Basic Assumptions and Equations


 (a.) Mortality Data Base: historical age-specific cancer rates.

U.S. cancer mortality numbers and populations recorded 1900-2006 by the U.S. Census Bureau (1900-1935) and the U.S. Public Health Service (1936-2006) have been matched and organized with regard to gender, ethnicity, calendar interval of birth, h, (ten years: 1800-09, 1810-19, ), calendar year interval of death, y (five years, 1900-04, 1905-09,), and age at death interval, t (five years, 0-4, .100-104)) (Supporting Information Table S1). These data allow computation of raw age-specific lifetime mortality rates, OBS(h,t), as the number of deaths by the observed cause divided by the number of persons alive at the beginning of the one-year interval t. Thus OBS(h,t) is an approximation of the conditional probability that a person would have died of the observed cause given that he or she was still alive. However, cancer models predict incidence rates, INC(h,t), as a calculated approximation, CAL(h,t), of conditional rates of deaths absent covariant factors such as competing forms of death or the effect of medical intervention in the age/time interval observed. Transforming observed raw mortality rates, OBS(h,t), to estimates of incidence rates, INC(h,t), requires correction for several sources of bias. In extreme old age (t = 100-104) death rates approach ~0.3 per year and must have reduced the number of deaths by the observed cause. Correction for this bias consists of determining the total raw mortality rate for each five year age interval, TOT(h, t), and defining the coincidence-corrected mortality rate at the third or middle year, OBS*(h,t) as OBS(h,t) /[1-TOT(h,t) + OBS(h,t)]. Accounting for historically improving five-year survival rates, SUR(h,t), is also required for some cancers such as colorectal cancers. The expected incidence rate, INC(h, t), adjusted for these considerations is:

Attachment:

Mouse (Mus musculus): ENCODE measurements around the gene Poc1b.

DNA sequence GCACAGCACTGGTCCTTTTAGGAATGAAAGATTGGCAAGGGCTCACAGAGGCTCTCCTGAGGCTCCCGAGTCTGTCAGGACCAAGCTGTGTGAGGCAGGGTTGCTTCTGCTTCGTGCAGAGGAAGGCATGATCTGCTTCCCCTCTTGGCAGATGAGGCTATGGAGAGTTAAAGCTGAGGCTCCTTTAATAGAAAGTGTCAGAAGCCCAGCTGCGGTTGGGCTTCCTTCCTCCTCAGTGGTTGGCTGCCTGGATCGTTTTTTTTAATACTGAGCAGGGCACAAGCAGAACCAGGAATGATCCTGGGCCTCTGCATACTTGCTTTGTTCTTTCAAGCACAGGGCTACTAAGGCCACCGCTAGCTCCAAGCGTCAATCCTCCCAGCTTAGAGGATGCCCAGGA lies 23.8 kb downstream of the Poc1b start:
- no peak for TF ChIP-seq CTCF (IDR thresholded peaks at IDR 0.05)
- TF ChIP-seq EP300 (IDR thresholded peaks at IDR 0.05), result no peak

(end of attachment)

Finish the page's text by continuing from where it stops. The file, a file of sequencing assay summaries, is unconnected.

INC(h,t ) = OBS(h,t)/( [1-SUR(h,t)][1-TOT(h,t) + OBS(h,t)] ).  Equation 1


Diagnostic errors at death may also be expected and these would vary among cancer types, age at death, historical year of reporting etc. so that INC(h,t) as defined here is an approximation and its uncertainties must be considered in comparing predictions of models, CAL(h,t), to incidence represented by INC(h,t).

(b.) Algebraic elements of the two-stage model. 

Limitation of initiation mutations to the fetal/juvenile stem cell doublings.

Growth of normal fetal/juvenile stem cells is here modeled as a series of a net binomial doublings (a = 0, 1, 2, , amax) in which n required initiation mutations, i, j, n, occur in any order at constant mutation rates Ri, Rj, ,Rn per doubling. The number of newly initiated stem cells in doubling period a is (Πn Ri) a(n-1) 2a. In the fetal/juvenile model organogenic stem cells are posited to reach maturity represented by amax doublings with high constant mutation rates and to undergo metamorphosis to maintenance stem cells with no net additional net cell growth and much lower mutation rates.